Peeper is an intelligent bird feeder that provides a smart way for bird watchers to observe wild birds. With a camera and a motion sensor, the feeder sends notifications to your smartphone when it detects movement. You can control it remotely to take photos and videos, allowing you to use these images to create bird journals based on what you saw.
Design both physical and digital prototypes to test this idea, along with its usability and functionality.
Gold Award in Mobile App 2018, Non-Pro, Indigo Design Award
You receive a notification when a bird visits the feeder. You can watch the bird via live stream or observe it in person and then take photos or videos to create a bird observation journal. Last, you can review the pictures and videos to relive the exciting moments when the birds came to visit the feeder.
With the filter and sort functions, you can identify each bird and explore more facts about them effortlessly. It is also possible to track each bird visitation history with the user's observation journal.
With Peeper, the smart bird observation feeder, you will never miss any delightful moment when birds come to snack at your feeder.
I followed the five steps of the UX design process, which includes empathizing, discovery, ideation, prototyping, and testing.
Ever since I was a child, my parents would always take me on bird watching trips, and I learned to memorize each bird I saw over the years. Nonetheless, now that I have a busy schedule, I am not able to enjoy birds as much as I would like. I have a bird feeder on my balcony. Unfortunately, I don't know when birds come to visit, and I may not be around the feeder when they arrive, so I missed many chances to see them.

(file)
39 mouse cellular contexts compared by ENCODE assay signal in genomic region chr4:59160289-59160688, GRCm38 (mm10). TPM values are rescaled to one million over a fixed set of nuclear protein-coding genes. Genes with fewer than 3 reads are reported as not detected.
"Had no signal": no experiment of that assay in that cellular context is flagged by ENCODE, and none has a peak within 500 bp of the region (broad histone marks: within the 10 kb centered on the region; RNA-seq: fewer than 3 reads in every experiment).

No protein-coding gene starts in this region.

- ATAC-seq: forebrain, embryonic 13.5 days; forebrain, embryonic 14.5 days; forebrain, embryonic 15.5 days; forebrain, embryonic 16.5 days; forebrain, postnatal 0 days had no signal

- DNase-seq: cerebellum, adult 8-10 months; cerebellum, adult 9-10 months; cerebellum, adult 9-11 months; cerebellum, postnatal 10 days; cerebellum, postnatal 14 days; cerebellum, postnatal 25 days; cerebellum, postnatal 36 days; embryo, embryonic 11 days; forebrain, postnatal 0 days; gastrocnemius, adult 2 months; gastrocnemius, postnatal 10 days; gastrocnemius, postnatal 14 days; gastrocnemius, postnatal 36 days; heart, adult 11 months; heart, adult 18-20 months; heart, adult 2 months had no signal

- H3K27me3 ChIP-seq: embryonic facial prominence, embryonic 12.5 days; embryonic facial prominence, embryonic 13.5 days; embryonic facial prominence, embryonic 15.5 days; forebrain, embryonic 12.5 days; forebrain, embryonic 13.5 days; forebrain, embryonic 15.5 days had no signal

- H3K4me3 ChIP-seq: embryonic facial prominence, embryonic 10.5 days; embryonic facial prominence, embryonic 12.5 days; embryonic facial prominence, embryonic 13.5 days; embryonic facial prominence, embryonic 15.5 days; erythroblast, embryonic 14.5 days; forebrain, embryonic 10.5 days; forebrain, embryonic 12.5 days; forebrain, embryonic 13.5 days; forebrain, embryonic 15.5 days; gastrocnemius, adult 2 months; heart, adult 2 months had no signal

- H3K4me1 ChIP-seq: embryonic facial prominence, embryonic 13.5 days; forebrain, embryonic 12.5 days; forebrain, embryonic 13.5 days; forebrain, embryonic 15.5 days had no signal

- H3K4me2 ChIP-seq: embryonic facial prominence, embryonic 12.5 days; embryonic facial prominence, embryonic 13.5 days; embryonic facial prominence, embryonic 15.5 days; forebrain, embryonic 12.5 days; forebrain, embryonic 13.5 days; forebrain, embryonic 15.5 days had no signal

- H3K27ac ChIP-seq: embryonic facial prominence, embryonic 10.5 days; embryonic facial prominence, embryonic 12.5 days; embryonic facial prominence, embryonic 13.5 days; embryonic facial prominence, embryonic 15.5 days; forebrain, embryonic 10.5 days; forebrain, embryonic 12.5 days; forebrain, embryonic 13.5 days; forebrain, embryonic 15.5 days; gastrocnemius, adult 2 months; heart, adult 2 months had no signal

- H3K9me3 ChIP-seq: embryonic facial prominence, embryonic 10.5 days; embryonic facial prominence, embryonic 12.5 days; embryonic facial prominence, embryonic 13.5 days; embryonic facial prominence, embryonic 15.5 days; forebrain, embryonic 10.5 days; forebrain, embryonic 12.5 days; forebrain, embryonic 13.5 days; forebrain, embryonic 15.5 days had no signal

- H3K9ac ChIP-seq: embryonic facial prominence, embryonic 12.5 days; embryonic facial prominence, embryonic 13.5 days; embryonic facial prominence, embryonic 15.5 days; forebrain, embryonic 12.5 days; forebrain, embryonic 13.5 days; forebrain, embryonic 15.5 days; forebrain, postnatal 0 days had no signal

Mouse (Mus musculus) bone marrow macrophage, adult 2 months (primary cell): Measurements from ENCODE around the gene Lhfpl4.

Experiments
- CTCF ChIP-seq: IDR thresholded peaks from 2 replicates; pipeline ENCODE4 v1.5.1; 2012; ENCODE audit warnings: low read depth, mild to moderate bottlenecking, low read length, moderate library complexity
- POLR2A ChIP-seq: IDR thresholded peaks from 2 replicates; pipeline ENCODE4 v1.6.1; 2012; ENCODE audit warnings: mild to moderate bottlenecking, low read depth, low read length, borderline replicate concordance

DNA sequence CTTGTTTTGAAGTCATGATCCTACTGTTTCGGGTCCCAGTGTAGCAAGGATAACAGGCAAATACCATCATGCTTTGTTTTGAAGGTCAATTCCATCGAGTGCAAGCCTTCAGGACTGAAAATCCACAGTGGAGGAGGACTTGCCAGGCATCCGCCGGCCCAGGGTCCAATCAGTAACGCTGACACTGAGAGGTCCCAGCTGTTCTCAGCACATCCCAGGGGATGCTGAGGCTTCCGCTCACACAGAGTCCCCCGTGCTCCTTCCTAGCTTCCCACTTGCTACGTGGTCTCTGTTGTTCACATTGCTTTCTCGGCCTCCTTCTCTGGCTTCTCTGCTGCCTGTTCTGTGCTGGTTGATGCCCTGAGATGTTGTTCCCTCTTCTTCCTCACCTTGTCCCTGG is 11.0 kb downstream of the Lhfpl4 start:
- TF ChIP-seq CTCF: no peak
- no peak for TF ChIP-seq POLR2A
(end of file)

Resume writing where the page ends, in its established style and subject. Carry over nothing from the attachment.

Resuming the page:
For this reason, I decided to create a little window into the life of a bird. To solve the issue of not noticing when birds were in sight, I decided to create a smart bird feeder.
According to How to Avoid Common Bird Feeder Problems, by Sara Weich, I found some issues that many feeder owners have faced.
Because of the time of day, feeder owners do not see birds are visiting their feeders.
Squirrels often are attracted to the feeder, and it is challenging to attract birds and keep squirrels away.
Feeders put too close to windows will sometimes cause birds to mistake the reflection of the outdoors for an opening, and the birds hit the window when they attempt to fly through the opening.
To solve these issues, I decided to create a smart bird feeder with a motion sensor, a camera, and a buzzer. Therefore, owners can put the feeder in any place and monitor the feeder from afar to observe birds or drive other animals away.
With this idea, I wanted to know how other pioneers solved this problem. I tried to find competitors, but I couldn't find any direct competitors in the market yet. Therefore, I researched other IoT products and was inspired by smart pet feeders.
Smart pet feeders had many similar functions with smart bird feeders. They both needed motion sensors and cameras to track movements. The key differences were the bird feeder needs to be placed outside of the house, where other unwanted animals might visit the feeder too.